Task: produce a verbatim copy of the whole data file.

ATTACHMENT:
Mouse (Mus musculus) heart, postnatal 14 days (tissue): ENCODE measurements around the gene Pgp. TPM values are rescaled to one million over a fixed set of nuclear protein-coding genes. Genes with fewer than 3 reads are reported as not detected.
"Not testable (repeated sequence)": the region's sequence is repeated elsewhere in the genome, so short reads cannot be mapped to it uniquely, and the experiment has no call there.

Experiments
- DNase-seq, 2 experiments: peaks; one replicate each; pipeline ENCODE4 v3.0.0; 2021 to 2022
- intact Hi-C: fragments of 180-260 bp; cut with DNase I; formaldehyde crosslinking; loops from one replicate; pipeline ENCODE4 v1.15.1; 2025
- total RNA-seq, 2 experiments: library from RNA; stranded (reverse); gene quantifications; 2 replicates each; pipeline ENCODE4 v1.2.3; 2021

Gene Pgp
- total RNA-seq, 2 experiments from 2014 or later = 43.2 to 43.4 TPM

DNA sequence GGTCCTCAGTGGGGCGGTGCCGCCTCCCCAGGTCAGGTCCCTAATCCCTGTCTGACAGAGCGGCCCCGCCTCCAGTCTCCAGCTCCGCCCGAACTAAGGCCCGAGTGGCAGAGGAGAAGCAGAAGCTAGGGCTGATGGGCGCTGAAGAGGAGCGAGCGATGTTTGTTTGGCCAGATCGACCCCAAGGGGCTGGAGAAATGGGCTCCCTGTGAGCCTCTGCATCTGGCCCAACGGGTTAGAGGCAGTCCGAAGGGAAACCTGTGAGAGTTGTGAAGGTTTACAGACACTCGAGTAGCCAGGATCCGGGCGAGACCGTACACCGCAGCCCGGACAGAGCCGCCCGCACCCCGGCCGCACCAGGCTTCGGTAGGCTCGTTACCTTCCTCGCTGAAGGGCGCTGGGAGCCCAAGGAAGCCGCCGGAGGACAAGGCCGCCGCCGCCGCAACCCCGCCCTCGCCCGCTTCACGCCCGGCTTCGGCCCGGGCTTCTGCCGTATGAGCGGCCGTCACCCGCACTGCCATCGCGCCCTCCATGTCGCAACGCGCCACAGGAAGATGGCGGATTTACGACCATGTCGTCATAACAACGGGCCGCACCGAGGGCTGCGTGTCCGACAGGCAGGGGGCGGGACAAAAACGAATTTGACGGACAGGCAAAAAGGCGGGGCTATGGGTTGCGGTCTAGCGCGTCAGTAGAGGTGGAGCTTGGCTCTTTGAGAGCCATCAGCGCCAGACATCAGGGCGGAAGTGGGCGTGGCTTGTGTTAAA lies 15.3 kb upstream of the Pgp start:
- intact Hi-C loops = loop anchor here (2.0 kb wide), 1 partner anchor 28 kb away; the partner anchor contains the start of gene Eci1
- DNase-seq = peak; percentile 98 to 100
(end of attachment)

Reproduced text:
Mouse (Mus musculus) heart, postnatal 14 days (tissue): ENCODE measurements around the gene Pgp. TPM values are rescaled to one million over a fixed set of nuclear protein-coding genes. Genes with fewer than 3 reads are reported as not detected.
"Not testable (repeated sequence)": the region's sequence is repeated elsewhere in the genome, so short reads cannot be mapped to it uniquely, and the experiment has no call there.

Experiments
- DNase-seq, 2 experiments: peaks; one replicate each; pipeline ENCODE4 v3.0.0; 2021 to 2022
- intact Hi-C: fragments of 180-260 bp; cut with DNase I; formaldehyde crosslinking; loops from one replicate; pipeline ENCODE4 v1.15.1; 2025
- total RNA-seq, 2 experiments: library from RNA; stranded (reverse); gene quantifications; 2 replicates each; pipeline ENCODE4 v1.2.3; 2021

Gene Pgp
- total RNA-seq, 2 experiments from 2014 or later = 43.2 to 43.4 TPM

DNA sequence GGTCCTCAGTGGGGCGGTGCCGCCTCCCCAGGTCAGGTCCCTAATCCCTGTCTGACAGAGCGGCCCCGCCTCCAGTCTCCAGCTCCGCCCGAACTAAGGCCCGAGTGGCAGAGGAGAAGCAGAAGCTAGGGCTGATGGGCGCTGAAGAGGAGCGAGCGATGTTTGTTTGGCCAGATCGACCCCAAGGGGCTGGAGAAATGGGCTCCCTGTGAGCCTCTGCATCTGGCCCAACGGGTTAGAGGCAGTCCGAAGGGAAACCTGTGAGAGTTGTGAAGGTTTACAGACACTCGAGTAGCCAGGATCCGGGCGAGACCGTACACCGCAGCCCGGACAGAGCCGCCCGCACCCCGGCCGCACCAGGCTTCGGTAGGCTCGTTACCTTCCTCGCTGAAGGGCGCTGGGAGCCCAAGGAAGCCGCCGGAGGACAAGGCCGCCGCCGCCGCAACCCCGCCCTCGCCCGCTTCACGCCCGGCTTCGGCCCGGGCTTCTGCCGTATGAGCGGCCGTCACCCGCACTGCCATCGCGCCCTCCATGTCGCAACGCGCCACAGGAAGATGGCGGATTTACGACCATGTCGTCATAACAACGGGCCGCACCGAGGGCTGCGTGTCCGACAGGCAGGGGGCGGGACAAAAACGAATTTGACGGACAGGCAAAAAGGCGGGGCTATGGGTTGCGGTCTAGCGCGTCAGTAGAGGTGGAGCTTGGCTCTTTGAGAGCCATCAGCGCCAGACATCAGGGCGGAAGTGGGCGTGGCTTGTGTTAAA lies 15.3 kb upstream of the Pgp start:
- intact Hi-C loops = loop anchor here (2.0 kb wide), 1 partner anchor 28 kb away; the partner anchor contains the start of gene Eci1
- DNase-seq = peak; percentile 98 to 100